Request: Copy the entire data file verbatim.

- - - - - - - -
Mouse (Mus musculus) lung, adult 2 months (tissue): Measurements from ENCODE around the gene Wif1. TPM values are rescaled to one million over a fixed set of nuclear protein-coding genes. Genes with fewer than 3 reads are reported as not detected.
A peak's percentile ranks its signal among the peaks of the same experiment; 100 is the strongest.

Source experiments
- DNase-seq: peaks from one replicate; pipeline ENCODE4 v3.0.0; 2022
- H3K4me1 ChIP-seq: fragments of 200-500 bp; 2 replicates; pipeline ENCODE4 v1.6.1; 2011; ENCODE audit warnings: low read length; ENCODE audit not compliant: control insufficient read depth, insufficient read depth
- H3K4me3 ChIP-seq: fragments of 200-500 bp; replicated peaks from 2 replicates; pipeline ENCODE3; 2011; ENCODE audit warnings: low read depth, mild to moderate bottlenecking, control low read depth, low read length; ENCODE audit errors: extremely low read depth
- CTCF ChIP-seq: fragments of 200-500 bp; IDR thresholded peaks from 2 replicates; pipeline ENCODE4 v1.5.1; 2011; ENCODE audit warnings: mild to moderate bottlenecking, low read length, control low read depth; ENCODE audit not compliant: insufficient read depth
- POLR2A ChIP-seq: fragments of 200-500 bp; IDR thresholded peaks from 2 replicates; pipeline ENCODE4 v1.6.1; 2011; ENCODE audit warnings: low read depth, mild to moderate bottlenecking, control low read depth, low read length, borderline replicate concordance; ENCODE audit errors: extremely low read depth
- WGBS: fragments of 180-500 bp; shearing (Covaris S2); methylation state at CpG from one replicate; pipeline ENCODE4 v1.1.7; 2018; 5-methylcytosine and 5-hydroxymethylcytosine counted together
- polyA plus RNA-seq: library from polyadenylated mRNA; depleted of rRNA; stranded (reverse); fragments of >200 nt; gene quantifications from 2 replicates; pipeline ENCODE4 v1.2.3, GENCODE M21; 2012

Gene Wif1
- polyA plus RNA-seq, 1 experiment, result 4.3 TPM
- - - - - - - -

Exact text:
Mouse (Mus musculus) lung, adult 2 months (tissue): Measurements from ENCODE around the gene Wif1. TPM values are rescaled to one million over a fixed set of nuclear protein-coding genes. Genes with fewer than 3 reads are reported as not detected.
A peak's percentile ranks its signal among the peaks of the same experiment; 100 is the strongest.

Source experiments
- DNase-seq: peaks from one replicate; pipeline ENCODE4 v3.0.0; 2022
- H3K4me1 ChIP-seq: fragments of 200-500 bp; 2 replicates; pipeline ENCODE4 v1.6.1; 2011; ENCODE audit warnings: low read length; ENCODE audit not compliant: control insufficient read depth, insufficient read depth
- H3K4me3 ChIP-seq: fragments of 200-500 bp; replicated peaks from 2 replicates; pipeline ENCODE3; 2011; ENCODE audit warnings: low read depth, mild to moderate bottlenecking, control low read depth, low read length; ENCODE audit errors: extremely low read depth
- CTCF ChIP-seq: fragments of 200-500 bp; IDR thresholded peaks from 2 replicates; pipeline ENCODE4 v1.5.1; 2011; ENCODE audit warnings: mild to moderate bottlenecking, low read length, control low read depth; ENCODE audit not compliant: insufficient read depth
- POLR2A ChIP-seq: fragments of 200-500 bp; IDR thresholded peaks from 2 replicates; pipeline ENCODE4 v1.6.1; 2011; ENCODE audit warnings: low read depth, mild to moderate bottlenecking, control low read depth, low read length, borderline replicate concordance; ENCODE audit errors: extremely low read depth
- WGBS: fragments of 180-500 bp; shearing (Covaris S2); methylation state at CpG from one replicate; pipeline ENCODE4 v1.1.7; 2018; 5-methylcytosine and 5-hydroxymethylcytosine counted together
- polyA plus RNA-seq: library from polyadenylated mRNA; depleted of rRNA; stranded (reverse); fragments of >200 nt; gene quantifications from 2 replicates; pipeline ENCODE4 v1.2.3, GENCODE M21; 2012

Gene Wif1
- polyA plus RNA-seq, 1 experiment, result 4.3 TPM